Stuart Thomson graduated from Edinburgh University in 1985 with an MA honors degree in economics. He began his career in 1985 as a junior economist with Britannia Asset Management and a year later joined Chase Manhattan Securities. In 1988 he took up the post of chief international economist at Nikko Europe Plc, and in 1997 moved to Credit Agricole Indosuez, where he worked as chief market strategist. In 1999 he joined Sutherlands Limited as a senior economist, and from there went on to be founding director and investor of RIA Limited. Thomson joined Charles Stanley Sutherlands as a senior economist in 2003, remaining there until he joined Ignis Asset Management in August 2006, where he is responsible for international bonds and currencies.
There is a lot of concern that developed economies are finding it extremely difficult to generate any real, sustained growth. Do you see a third round of quantitative easing as a possibility?
We have seen a marked slowdown in the economic data since the middle of 2010, with another distinct slowdown in May 2011. The 2010 slowdown prompted the president of the St Louis Federal Reserve, James Bullard, to warn that there was a very real danger that US consumers, corporates, and investors could all become accustomed to low nominal GDP growth and a quiescent central bank. That kind of attitude is already a few steps along the path to a pernicious deflationary era, and the Federal Reserve will do all it can to avoid the US economy falling into that trap.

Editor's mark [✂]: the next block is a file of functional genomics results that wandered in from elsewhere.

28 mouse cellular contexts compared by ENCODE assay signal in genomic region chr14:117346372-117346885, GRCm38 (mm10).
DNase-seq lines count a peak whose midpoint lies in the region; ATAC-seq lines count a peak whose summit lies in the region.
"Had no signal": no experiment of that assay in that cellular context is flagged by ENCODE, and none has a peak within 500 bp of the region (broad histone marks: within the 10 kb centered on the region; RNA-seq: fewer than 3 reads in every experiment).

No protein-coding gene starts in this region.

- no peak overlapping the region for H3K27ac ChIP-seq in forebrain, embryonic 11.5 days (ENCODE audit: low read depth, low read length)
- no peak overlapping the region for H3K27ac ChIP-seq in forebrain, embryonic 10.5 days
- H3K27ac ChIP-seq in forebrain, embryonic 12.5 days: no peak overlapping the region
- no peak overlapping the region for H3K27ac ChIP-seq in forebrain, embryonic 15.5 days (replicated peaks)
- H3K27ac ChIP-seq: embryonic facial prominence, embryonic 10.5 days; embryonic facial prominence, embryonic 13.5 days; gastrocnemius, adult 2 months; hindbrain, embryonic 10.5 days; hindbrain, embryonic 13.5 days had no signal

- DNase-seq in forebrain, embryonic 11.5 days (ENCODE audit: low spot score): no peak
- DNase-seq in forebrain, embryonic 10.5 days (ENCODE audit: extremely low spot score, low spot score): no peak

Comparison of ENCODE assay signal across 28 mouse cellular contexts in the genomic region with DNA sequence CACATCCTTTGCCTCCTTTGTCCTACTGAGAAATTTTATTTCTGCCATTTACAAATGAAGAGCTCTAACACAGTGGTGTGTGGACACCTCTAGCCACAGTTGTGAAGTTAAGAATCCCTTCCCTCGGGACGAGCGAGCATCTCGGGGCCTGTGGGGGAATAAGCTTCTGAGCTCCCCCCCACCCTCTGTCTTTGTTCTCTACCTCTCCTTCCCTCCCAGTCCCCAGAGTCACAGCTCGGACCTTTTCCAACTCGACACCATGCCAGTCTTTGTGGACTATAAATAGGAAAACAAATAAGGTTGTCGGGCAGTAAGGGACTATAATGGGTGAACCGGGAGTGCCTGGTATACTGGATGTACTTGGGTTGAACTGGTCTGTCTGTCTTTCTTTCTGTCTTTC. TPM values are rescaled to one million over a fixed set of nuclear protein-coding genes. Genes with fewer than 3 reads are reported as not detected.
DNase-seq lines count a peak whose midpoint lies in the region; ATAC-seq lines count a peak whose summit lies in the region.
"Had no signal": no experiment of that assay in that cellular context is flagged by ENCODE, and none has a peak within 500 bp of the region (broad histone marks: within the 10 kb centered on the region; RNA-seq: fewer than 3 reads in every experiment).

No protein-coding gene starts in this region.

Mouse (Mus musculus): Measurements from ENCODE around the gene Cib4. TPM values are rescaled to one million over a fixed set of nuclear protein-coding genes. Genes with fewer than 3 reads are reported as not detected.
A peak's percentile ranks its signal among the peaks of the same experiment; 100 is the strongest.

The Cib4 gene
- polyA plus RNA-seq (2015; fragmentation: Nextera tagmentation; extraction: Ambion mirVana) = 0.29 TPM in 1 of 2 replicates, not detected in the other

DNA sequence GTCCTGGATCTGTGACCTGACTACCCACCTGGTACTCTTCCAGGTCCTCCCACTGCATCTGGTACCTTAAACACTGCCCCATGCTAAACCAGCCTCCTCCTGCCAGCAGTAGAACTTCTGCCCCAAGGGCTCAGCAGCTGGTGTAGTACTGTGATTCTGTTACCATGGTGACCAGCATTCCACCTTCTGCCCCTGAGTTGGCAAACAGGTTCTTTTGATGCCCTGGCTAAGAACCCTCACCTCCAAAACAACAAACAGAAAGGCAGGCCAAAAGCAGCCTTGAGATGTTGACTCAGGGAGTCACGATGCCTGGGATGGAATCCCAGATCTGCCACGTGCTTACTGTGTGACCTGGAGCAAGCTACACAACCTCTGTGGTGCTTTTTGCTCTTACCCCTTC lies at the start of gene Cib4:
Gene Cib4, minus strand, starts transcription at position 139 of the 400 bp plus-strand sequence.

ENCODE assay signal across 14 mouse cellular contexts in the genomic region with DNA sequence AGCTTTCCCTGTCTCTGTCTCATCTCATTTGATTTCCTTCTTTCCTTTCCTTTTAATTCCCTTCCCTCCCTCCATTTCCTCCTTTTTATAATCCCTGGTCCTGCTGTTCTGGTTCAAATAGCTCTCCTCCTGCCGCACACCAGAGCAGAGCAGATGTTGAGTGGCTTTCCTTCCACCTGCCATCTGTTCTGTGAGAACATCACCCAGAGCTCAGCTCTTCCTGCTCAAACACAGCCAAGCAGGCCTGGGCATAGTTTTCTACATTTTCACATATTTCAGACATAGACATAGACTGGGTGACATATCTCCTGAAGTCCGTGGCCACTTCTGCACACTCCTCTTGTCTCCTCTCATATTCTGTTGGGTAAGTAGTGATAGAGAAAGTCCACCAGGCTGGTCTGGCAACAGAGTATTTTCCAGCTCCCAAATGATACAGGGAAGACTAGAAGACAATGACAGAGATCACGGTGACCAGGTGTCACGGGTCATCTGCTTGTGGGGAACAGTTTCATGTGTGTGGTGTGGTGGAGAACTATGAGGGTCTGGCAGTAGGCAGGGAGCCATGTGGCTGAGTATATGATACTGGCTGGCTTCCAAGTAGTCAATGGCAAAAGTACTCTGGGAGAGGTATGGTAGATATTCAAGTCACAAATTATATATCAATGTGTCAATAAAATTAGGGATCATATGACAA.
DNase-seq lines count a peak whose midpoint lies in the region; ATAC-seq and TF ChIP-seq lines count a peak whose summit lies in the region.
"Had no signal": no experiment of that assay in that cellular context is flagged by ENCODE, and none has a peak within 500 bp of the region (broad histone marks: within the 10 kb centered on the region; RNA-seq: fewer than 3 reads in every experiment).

As we saw with the second round of quantitative easing, QE2, which ended in June 2011, it is not necessary for the US economy to be seen to be sinking back into a double-dip recession for the Fed to resume quantitative easing. It remains an option if the US economy stalls. The Federal Open Market Committee (FMOC) will keep this under review. (The FMOC consists of 12 members, including the seven members of the board of governors of the Federal Reserve System, the New York Fed president, and a rotating quorum of four of the remaining 11 Fed presidents. At its eight annual meetings the FMOC reviews economic and financial conditions and determines monetary policy, including whether or not to proceed with more quantitative easing.)